Q:

Will sci-fi outdoor clothing become a reality?

Checking out this season's gear, it's clear outdoor clothing is becoming truly high-tech; we can travel lighter and more comfortably than at any time in history. To tell the truth, I feel kinda sissy not having to grin and bear the cold and wet anymore. Are we reaching a point where technology only offers incremental returns beyond what it can do today? Will we ever see paper-thin insulating jackets, or do the laws of physics prevent a future of sci-fi outdoor clothing? Ross Reading, California

Sep 18, 2003
Outside
Outside Magazine
A: You're right, Andrew, we really can wear lighter layers and be more comfortable across a wider temperature range than ever before.

Certainly though, as you suggest, we are in something of an "incremental improvement" stage. The really big changes took place 20 to 25 years ago, when Gore-Tex became popular and the first synthetic fleeces, piles, and long underwear hit the market. Those were phenomenal innovations. Since then, much of what has gone on consists of fine-tuning. Right now the big push is to make things tougher and make them wearable in more types of weather, the goal of the "soft shell" market—the idea being that a single piece of clothing will suffice in all conditions, from light rain or snow to hot, sunny weather.

Will we some day run around in skimpy outfits, yet be comfortable whether it's zero or 100 degrees? Probably not. Laws of thermodynamics require a certain amount of bulk for insulation. But there's still progress to be made. I think in the next five years we'll see a broader application of "phase change" materials such as Outlast. This stuff actually changes its physical state in response to heat, allowing it to store warmth when it's not needed and release it when it is. Outlast is now found in a range of gloves, hats, and smaller pieces, but is beginning to creep into other clothing, too. So you can imagine a jacket that soaks up heat when you're slogging uphill, then releases it when you stop for a break, keeping your body at an even temperature as you strip off or add layers. I also think that improved breathability in rainwear is also a focus for some gear makers, with eVent fabric starting to make Gore-Tex rethink its approach. And of course, price competition is brutal, which is a good thing for consumers.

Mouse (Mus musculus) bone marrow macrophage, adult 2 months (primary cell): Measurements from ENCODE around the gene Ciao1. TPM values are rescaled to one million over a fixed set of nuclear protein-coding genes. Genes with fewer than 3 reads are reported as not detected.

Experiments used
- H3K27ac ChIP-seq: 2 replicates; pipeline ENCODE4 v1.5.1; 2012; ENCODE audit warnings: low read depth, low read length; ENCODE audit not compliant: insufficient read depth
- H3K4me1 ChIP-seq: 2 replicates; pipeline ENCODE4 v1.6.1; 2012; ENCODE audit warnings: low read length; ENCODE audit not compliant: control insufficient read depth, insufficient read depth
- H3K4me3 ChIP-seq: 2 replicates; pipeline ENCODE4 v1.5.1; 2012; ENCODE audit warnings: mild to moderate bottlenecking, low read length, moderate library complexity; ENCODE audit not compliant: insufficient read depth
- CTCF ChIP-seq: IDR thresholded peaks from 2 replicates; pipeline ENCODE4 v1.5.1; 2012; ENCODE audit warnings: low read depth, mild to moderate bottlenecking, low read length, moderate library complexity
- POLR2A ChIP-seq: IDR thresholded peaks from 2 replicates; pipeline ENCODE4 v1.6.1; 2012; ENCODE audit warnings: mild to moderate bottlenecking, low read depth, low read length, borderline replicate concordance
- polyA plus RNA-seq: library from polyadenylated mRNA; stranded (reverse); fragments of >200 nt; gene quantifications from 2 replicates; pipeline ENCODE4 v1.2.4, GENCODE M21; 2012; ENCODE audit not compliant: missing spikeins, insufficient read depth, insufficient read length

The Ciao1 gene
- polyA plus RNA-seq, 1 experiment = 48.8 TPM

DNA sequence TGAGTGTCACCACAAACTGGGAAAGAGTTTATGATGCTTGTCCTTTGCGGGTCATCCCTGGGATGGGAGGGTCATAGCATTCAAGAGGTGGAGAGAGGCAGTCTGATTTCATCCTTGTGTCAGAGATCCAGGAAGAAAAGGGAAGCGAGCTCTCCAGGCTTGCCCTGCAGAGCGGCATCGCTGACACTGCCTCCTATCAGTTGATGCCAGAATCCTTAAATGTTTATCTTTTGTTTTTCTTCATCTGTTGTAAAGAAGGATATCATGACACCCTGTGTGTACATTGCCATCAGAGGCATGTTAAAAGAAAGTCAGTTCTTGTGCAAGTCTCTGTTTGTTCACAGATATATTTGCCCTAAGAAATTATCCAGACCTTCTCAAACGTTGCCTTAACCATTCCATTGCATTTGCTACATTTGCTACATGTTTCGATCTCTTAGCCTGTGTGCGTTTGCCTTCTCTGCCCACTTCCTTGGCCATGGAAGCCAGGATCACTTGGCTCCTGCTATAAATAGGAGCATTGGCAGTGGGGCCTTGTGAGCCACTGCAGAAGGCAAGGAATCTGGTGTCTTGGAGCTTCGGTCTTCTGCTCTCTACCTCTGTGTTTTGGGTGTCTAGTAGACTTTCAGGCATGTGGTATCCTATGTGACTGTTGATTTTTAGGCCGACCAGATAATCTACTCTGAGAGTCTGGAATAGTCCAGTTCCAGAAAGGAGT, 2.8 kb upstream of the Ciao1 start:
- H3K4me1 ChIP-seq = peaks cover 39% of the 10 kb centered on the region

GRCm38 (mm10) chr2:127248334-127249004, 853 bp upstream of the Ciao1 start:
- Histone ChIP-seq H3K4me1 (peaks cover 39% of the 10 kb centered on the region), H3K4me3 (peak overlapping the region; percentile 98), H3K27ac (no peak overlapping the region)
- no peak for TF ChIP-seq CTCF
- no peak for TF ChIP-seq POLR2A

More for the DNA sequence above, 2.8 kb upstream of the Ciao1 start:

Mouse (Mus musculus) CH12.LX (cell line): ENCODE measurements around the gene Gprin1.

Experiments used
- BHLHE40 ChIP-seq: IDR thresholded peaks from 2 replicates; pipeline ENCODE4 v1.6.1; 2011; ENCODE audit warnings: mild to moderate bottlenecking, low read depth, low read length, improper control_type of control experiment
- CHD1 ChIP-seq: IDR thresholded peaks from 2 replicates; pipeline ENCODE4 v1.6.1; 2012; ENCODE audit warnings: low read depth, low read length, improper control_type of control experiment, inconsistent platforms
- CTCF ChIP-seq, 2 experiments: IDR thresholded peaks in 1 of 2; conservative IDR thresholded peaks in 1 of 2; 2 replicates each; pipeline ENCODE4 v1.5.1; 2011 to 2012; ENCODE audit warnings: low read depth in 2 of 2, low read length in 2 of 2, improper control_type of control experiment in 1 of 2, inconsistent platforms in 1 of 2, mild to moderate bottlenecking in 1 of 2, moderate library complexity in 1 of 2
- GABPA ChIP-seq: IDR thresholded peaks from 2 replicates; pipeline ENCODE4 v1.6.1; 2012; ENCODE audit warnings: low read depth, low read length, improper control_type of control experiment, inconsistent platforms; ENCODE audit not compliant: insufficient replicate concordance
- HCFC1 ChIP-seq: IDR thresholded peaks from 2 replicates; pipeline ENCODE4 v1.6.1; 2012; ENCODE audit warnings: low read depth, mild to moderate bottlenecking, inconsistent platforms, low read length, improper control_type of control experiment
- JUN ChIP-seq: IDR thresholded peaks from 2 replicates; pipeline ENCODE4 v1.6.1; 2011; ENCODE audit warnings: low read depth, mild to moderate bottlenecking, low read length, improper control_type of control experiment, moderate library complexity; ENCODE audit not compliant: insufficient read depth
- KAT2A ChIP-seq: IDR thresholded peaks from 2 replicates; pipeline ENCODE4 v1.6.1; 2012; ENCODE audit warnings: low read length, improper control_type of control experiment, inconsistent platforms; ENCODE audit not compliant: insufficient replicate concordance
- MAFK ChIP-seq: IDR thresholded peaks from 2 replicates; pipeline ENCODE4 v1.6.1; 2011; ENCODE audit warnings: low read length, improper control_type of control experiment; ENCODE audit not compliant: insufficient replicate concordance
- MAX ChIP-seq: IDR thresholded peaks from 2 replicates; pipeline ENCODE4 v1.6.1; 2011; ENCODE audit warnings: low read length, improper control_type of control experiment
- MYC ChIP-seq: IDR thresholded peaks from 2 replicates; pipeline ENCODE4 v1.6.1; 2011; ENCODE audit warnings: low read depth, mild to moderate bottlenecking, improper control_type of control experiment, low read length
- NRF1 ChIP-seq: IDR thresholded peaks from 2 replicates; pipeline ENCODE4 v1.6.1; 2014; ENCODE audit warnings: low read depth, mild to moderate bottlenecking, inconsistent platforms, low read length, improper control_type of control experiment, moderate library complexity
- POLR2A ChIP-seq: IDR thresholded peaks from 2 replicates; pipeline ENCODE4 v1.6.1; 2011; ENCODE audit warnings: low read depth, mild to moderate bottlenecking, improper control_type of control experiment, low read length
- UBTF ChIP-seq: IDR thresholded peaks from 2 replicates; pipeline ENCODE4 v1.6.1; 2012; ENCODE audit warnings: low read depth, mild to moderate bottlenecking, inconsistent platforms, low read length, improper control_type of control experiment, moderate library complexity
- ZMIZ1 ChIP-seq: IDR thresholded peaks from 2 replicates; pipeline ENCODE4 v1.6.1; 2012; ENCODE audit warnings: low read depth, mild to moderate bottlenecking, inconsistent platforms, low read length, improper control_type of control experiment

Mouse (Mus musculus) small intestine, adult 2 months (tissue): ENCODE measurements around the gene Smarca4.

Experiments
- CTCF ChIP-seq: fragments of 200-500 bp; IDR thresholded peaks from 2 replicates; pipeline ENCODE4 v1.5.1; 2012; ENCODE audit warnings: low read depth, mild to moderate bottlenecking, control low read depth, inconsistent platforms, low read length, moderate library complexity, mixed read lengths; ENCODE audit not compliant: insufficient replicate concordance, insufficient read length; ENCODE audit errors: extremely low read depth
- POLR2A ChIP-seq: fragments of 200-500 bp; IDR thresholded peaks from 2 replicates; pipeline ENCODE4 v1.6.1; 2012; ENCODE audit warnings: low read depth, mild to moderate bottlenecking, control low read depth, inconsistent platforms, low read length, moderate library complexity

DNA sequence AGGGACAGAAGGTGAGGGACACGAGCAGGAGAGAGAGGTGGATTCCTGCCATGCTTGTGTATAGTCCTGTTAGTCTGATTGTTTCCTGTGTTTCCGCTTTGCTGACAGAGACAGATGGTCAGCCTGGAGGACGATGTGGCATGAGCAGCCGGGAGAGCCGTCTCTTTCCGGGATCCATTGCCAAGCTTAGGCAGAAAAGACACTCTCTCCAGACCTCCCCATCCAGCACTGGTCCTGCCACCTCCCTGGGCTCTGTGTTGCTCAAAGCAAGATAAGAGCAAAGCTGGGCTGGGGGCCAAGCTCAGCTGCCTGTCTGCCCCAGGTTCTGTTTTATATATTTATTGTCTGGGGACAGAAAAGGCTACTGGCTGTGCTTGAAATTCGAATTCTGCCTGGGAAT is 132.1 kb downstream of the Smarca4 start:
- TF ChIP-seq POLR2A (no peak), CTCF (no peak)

Cheaper, lighter, dryer, warmer. Sounds good to me!

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